Porting tips

This section highlights some of the known incompatible changes made in Python that could break Python scripts and modules that used to work in prior versions. The sections are split into retroactive changes made to all Python releases, and information specific to every Python branch (compared to the previous one).

This guide is by no means considered complete. If you can think of other problems you’ve hit while porting your packages, please let me know and I will update it.

Retroactive changes

bpo43882: urlsplit now strips LF, CR and HT characters

Changed in: 2.7.18_p9, 3.6.13_p3, 3.7.10_p3, 3.8.9_p2, 3.9.4_p1

Historically, various urllib.parse methods have passed special characters such as LF, CR and HT through into the split URL components. This could have resulted in various exploits if Python programs did not validate the resulting components and used them verbatim.

bpo43882 attempted to address the issue by making urllib.parse strip the three aforementioned characters from the output of its functions. This fixed one class of potential issues but at the same time opened another can of worms. For example, URL validators that used to check for dangerous special characters in the split URL components stopped working correctly. In the best case, the URL were now sanitized instead of being rejected. In the worst, the original unparsed URL with dangerous characters started being passed through. See e.g. django PR#14349 for an example of impact and a fix.

Behavior before:

>>> urllib.parse.urlparse('https://example.com/bad\nurl')
ParseResult(scheme='https', netloc='example.com', path='/bad\nurl', params='', query='', fragment='')

Behavior after:

>>> urllib.parse.urlparse('https://example.com/bad\nurl')
ParseResult(scheme='https', netloc='example.com', path='/badurl', params='', query='', fragment='')

Python 3.10

See also: what’s new in Python 3.10

configure: No package ‘python-3.1’ found

automake prior to 1.16.3 wrongly recognized Python 3.10 as 3.1. As a result, build with Python 3.10 fails:

checking for python version... 3.1
checking for python platform... linux
checking for python script directory... ${prefix}/lib/python3.10/site-packages
checking for python extension module directory... ${exec_prefix}/lib/python3.10/site-packages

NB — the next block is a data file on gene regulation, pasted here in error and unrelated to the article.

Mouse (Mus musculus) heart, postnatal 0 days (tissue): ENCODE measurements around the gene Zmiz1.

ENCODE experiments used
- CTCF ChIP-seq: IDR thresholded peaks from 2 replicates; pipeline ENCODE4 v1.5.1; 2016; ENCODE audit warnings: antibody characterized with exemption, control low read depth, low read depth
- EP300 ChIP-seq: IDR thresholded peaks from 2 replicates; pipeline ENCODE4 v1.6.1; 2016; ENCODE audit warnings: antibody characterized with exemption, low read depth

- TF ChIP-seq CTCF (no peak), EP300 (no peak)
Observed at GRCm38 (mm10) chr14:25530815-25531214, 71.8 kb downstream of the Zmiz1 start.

checking for PYTHON... no
configure: error: Package requirements (python-3.1) were not met:

No package 'python-3.1' found

Consider adjusting the PKG_CONFIG_PATH environment variable if you
installed software in a non-standard prefix.

Alternatively, you may set the environment variables PYTHON_CFLAGS
and PYTHON_LIBS to avoid the need to call pkg-config.
See the pkg-config man page for more details.
Error: Process completed with exit code 1.

To resolve this in ebuild, you need to autoreconf with the Gentoo distribution of automake:

inherit autotools

# ...

src_prepare() {

The upstream fix is to create new distfiles using automake-1.16.3+.

distutils.sysconfig deprecation

Upstream intends to remove distutils by Python 3.12. Python 3.10 starts throwing deprecation warnings for various distutils modules. The distutils.sysconfig is usually easy to port.

The following table summarizes replacements for common path getters.

distutils.sysconfig call

sysconfig replacement





get_python_lib(False, False)


get_python_lib(True, False)


get_python_lib(False, True)


get_python_lib(True, True)


For both functions, omitted parameters default to False. There is no trivial replacement for the variants with prefix argument.

Python 3.9

See also: what’s new in Python 3.9

base64.encodestring / base64.decodestring removal

Python 3.9 removes the deprecated base64.encodestring() and base64.decodestring() functions. While they were deprecated since Python 3.1, many packages still use them today.

The drop-in Python 3.1+ replacements are base64.encodebytes() and base64.decodebytes(). Note that contrary to the names, the old functions were simply aliases to the byte variants in Python 3 and required the arguments to be bytes anyway.

If compatibility with Python 2 is still desired, then the byte variants ought to be called on 3.1+ and string variants before that. The old variants accept both byte and unicode strings on Python 2.

Example compatibility import:

import sys

if sys.version_info >= (3, 1):
    from base64 import encodebytes as b64_encodebytes
    from base64 import encodestring as b64_encodebytes

Note that the base64 module also provides b64encode() and b64decode() functions that were not renamed. b64decode() can be used as a drop-in replacement for decodebytes(). However, b64encode() does not insert newlines to split the output like encodebytes() does, and instead returns a single line of base64-encoded data for any length of output.

Python 3.8

See also: what’s new in Python 3.8

python-config and pkg-config no longer list Python library by default

Until Python 3.7, the python-X.Y pkg-config file and python-config tool listed the Python library. Starting with 3.8, this is no longer the case. If you are building Python extensions, this is fine (they are not supposed to link directly to libpython).

If you are building programs that need to embed the Python interpreter, new python-X.Y-embed pkg-config file and --embed parameter are provided for the purpose.

$ pkg-config --libs python-3.7
$ pkg-config --libs python-3.8

$ pkg-config --libs python-3.8-embed

To achieve backwards compatibility, you should query python-X.Y-embed first and fall back to python-X.Y.